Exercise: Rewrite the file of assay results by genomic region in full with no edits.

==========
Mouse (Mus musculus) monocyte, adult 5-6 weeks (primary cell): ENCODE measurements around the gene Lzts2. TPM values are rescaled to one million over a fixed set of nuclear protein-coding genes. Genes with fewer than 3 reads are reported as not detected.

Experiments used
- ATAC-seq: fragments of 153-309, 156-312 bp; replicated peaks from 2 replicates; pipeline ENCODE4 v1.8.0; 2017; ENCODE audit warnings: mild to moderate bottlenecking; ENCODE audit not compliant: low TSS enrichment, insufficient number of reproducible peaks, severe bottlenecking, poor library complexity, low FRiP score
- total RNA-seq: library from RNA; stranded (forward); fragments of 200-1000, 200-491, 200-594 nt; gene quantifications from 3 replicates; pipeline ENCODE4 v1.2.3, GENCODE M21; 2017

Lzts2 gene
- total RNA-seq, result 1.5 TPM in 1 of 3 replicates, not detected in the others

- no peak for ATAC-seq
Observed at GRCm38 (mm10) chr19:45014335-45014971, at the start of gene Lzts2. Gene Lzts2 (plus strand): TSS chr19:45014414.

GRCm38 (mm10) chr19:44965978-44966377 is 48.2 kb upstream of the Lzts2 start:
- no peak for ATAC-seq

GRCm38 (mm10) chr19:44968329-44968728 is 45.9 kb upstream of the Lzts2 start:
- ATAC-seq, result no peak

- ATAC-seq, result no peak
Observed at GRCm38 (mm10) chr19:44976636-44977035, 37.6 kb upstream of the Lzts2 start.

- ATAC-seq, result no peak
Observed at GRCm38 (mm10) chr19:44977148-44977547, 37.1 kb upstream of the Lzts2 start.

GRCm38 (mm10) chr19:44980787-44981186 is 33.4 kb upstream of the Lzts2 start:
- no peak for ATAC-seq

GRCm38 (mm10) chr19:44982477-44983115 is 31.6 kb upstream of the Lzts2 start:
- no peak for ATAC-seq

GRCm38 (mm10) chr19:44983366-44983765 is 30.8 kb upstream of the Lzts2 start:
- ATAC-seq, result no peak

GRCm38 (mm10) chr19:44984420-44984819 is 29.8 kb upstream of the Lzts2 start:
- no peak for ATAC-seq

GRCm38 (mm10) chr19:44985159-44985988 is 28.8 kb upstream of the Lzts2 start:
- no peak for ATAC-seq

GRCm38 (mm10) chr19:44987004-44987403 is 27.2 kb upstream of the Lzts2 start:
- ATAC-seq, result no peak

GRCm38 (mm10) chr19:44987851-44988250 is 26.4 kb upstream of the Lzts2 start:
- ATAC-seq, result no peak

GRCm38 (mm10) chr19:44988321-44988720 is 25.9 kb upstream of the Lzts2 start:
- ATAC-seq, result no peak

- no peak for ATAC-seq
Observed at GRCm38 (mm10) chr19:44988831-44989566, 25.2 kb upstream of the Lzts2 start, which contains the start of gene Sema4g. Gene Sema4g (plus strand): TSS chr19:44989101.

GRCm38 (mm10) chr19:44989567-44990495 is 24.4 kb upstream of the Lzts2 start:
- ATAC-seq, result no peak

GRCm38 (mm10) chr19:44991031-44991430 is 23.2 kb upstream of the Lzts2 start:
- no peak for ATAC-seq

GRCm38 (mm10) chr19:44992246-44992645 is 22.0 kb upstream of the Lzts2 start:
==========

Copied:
Mouse (Mus musculus) monocyte, adult 5-6 weeks (primary cell): ENCODE measurements around the gene Lzts2. TPM values are rescaled to one million over a fixed set of nuclear protein-coding genes. Genes with fewer than 3 reads are reported as not detected.

Experiments used
- ATAC-seq: fragments of 153-309, 156-312 bp; replicated peaks from 2 replicates; pipeline ENCODE4 v1.8.0; 2017; ENCODE audit warnings: mild to moderate bottlenecking; ENCODE audit not compliant: low TSS enrichment, insufficient number of reproducible peaks, severe bottlenecking, poor library complexity, low FRiP score
- total RNA-seq: library from RNA; stranded (forward); fragments of 200-1000, 200-491, 200-594 nt; gene quantifications from 3 replicates; pipeline ENCODE4 v1.2.3, GENCODE M21; 2017

Lzts2 gene
- total RNA-seq, result 1.5 TPM in 1 of 3 replicates, not detected in the others

- no peak for ATAC-seq
Observed at GRCm38 (mm10) chr19:45014335-45014971, at the start of gene Lzts2. Gene Lzts2 (plus strand): TSS chr19:45014414.

GRCm38 (mm10) chr19:44965978-44966377 is 48.2 kb upstream of the Lzts2 start:
- no peak for ATAC-seq

GRCm38 (mm10) chr19:44968329-44968728 is 45.9 kb upstream of the Lzts2 start:
- ATAC-seq, result no peak

- ATAC-seq, result no peak
Observed at GRCm38 (mm10) chr19:44976636-44977035, 37.6 kb upstream of the Lzts2 start.

- ATAC-seq, result no peak
Observed at GRCm38 (mm10) chr19:44977148-44977547, 37.1 kb upstream of the Lzts2 start.

GRCm38 (mm10) chr19:44980787-44981186 is 33.4 kb upstream of the Lzts2 start:
- no peak for ATAC-seq

GRCm38 (mm10) chr19:44982477-44983115 is 31.6 kb upstream of the Lzts2 start:
- no peak for ATAC-seq

GRCm38 (mm10) chr19:44983366-44983765 is 30.8 kb upstream of the Lzts2 start:
- ATAC-seq, result no peak

GRCm38 (mm10) chr19:44984420-44984819 is 29.8 kb upstream of the Lzts2 start:
- no peak for ATAC-seq

GRCm38 (mm10) chr19:44985159-44985988 is 28.8 kb upstream of the Lzts2 start:
- no peak for ATAC-seq

GRCm38 (mm10) chr19:44987004-44987403 is 27.2 kb upstream of the Lzts2 start:
- ATAC-seq, result no peak

GRCm38 (mm10) chr19:44987851-44988250 is 26.4 kb upstream of the Lzts2 start:
- ATAC-seq, result no peak

GRCm38 (mm10) chr19:44988321-44988720 is 25.9 kb upstream of the Lzts2 start:
- ATAC-seq, result no peak

- no peak for ATAC-seq
Observed at GRCm38 (mm10) chr19:44988831-44989566, 25.2 kb upstream of the Lzts2 start, which contains the start of gene Sema4g. Gene Sema4g (plus strand): TSS chr19:44989101.

GRCm38 (mm10) chr19:44989567-44990495 is 24.4 kb upstream of the Lzts2 start:
- ATAC-seq, result no peak

GRCm38 (mm10) chr19:44991031-44991430 is 23.2 kb upstream of the Lzts2 start:
- no peak for ATAC-seq

GRCm38 (mm10) chr19:44992246-44992645 is 22.0 kb upstream of the Lzts2 start: